UNITED NATIONS (AP) — The United Nations said Monday that the Saudi-led coalition fighting in Yemen has eased restrictions at the main airport and two key ports, allowing the resumption of some humanitarian aid to the conflict-wracked country after a three-week blockade.

U.N. spokesman Stephane Dujarric said three humanitarian flights landed and took off from the capital of Sanaa on Saturday, the first commercial cargo vessel docked in the port of Hodeida on Sunday, and a U.N.-chartered vessel docked at the port in Salif on Monday.

Despite the resumption, he warned that rapidly dwindling fuel stocks and the dire humanitarian situation are pushing at least 7 million people toward famine.

Dujarric said the commercial ship carried 5,500 metric tons of wheat flour and the U.N.-chartered vessel carried 25,000 metric tons of bulk wheat.

But he stressed that "it is important that there is unimpeded access for both humanitarian and commercial cargo to enter Hodeida and Salif ports, including those carrying fuel."

"Fuel is urgently required to operate generators for hospitals, water well pumps and sanitation units and to facilitate the trucking of drinking water and staple food" to some 21 million Yemenis who need humanitarian assistance, he said.

Dujarric said one of the flights Saturday delivered 1.9 million doses of diphtheria vaccines, enough to protect 600,000 children against whooping cough, tuberculosis, pneumonia and meningitis.

"These vaccines will help to contain the current outbreak of diphtheria, which since August has seen more than 170 suspected cases and at least 14 deaths recorded in Ibb governorate," he said.

Earlier in the day, the Nobel Women's Initiative, a group of Nobel peace laureates, had urged the Saudi-led coalition fighting Shiite rebels in Yemen to end the blockade on the Arab world's poorest country, citing the hardships it has caused.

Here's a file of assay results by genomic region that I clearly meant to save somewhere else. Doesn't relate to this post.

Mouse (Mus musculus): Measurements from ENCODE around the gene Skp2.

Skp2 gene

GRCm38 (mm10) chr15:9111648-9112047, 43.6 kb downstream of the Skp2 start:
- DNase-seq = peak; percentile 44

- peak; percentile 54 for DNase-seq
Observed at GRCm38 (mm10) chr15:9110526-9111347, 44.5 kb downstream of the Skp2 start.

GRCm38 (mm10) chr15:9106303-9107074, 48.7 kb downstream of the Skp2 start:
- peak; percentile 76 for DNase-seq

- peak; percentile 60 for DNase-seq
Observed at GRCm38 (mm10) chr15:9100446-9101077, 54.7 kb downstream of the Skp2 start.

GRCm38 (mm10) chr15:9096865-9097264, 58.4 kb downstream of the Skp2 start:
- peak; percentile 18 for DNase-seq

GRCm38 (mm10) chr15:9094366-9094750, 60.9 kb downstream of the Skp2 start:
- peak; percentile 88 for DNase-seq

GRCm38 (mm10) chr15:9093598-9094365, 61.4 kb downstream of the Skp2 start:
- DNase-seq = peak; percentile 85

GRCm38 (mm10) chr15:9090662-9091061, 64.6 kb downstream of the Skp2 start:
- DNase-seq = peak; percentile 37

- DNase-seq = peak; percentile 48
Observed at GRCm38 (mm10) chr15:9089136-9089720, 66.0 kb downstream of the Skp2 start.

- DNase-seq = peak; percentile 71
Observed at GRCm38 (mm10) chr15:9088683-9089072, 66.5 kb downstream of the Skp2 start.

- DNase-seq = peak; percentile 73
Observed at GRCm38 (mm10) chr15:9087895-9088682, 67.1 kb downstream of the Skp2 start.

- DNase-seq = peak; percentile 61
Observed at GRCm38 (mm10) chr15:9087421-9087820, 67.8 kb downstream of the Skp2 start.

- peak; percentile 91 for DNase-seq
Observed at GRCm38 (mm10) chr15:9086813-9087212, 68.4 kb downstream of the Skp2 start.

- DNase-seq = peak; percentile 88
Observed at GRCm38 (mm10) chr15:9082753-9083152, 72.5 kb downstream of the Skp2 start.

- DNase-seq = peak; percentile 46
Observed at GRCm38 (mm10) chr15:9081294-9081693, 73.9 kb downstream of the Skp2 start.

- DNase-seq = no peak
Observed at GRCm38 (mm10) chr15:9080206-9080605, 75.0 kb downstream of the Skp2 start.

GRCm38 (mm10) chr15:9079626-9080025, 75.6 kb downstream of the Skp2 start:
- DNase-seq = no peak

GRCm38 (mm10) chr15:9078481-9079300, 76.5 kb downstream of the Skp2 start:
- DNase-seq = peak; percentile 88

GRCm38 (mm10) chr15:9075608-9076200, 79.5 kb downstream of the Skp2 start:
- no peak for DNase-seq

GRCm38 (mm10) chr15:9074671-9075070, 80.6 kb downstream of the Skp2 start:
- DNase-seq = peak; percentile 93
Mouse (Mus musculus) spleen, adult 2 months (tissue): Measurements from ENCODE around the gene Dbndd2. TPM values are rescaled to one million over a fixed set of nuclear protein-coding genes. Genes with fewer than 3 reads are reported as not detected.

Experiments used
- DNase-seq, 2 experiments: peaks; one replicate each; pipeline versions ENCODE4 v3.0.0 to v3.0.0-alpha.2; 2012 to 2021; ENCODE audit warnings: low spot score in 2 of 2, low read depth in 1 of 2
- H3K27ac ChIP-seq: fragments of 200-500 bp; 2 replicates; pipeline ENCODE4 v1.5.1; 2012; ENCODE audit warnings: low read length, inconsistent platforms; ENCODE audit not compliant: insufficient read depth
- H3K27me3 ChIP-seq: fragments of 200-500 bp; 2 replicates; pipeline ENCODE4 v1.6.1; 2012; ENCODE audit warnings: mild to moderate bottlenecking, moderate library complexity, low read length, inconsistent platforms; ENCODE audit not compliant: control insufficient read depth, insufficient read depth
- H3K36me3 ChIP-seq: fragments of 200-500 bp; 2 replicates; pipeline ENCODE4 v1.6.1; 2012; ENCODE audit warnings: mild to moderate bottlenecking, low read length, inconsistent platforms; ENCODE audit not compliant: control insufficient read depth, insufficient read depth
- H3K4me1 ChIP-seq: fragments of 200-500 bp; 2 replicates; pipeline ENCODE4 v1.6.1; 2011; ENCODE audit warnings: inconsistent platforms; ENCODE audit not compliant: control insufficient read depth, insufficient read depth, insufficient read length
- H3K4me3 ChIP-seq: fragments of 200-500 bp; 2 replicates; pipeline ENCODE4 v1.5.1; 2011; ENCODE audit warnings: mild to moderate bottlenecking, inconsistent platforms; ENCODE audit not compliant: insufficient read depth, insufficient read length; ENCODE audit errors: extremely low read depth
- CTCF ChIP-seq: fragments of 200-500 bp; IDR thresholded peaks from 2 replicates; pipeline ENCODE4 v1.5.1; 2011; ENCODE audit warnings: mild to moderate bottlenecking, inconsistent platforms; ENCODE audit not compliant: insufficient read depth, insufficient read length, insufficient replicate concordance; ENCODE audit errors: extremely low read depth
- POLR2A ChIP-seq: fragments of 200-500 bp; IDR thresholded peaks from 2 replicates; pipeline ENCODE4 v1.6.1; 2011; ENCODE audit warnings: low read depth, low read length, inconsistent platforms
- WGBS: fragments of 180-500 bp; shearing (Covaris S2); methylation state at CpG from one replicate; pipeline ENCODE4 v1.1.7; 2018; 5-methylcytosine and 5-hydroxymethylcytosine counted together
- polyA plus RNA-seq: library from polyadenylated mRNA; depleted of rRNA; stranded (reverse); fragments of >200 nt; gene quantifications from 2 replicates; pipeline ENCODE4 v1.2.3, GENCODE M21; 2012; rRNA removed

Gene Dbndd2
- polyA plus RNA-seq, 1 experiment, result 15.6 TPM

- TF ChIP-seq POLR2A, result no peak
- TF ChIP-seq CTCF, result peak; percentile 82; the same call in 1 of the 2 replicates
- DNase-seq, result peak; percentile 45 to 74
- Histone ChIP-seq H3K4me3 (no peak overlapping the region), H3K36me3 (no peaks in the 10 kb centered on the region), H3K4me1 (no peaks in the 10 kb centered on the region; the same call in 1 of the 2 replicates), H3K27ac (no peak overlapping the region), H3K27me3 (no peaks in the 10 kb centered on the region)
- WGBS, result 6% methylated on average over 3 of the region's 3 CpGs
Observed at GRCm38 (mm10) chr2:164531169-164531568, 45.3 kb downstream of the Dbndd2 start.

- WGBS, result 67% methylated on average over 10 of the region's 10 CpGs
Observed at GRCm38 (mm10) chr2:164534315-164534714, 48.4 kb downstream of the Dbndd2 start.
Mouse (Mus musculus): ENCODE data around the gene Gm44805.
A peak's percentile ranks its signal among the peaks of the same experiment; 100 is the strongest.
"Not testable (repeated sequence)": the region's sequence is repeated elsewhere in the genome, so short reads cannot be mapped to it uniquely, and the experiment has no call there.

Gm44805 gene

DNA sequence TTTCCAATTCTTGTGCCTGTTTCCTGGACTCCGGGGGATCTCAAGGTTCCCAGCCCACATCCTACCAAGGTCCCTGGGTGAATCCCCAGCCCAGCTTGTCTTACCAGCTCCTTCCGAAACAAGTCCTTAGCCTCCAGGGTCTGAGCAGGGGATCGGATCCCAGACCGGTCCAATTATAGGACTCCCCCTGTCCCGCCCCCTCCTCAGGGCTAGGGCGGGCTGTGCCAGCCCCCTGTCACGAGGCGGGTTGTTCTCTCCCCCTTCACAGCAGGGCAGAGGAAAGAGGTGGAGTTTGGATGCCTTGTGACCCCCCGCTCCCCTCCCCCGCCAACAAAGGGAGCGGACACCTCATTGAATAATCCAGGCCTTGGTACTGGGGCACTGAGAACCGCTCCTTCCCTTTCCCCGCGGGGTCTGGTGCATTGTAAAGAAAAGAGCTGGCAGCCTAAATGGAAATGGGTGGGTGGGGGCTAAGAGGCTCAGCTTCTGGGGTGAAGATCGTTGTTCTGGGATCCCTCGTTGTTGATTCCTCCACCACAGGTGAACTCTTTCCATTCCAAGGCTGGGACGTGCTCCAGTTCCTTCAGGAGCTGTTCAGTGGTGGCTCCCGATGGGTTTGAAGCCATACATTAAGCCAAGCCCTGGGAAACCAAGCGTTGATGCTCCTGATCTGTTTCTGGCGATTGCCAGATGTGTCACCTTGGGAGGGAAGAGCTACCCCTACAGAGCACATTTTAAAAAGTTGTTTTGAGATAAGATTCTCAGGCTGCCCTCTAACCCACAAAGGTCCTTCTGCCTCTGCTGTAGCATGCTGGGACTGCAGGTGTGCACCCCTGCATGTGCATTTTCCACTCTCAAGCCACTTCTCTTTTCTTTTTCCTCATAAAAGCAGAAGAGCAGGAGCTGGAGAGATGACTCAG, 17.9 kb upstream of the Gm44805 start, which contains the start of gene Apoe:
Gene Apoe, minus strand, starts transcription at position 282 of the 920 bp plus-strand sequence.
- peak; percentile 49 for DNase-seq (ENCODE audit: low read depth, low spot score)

In a statement, the group said the blockade "rendered access to humanitarian assistance impossible for the people of Yemen" and "denies millions of vulnerable and innocent civilians access to food, fuel and medical supplies."

The letter was signed by Mairead Maguire of Northern Ireland, Rigoberta Menchu Tum of Guatemala, Jody Williams of the United States, Shirin Ebadi of Iran, Leymah Gbowee of Liberia, and Tawakkol Karman of Yemen.

The Saudi-led coalition went to war against the rebels, known as Houthis, in March 2015 on behalf of Yemen's internationally recognized government. But the coalition has made little progress, and the rebels still control much of northern Yemen, including Sanaa.

The U.S.-backed coalition tightened a land, sea and air blockade Nov. 6 after a missile attack by rebels on the Saudi capital of Riyadh. Saudi Arabia said Monday that the coalition would lift the blockade.

Over the past two years, the war in Yemen has killed more than 10,000 people and left over 3 million displaced amid the coalition's air campaign.

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Associated Press writer Brian Rohan reported this storyifrom Cairo and AP writer Edith M. Lederer reported at the United Nations.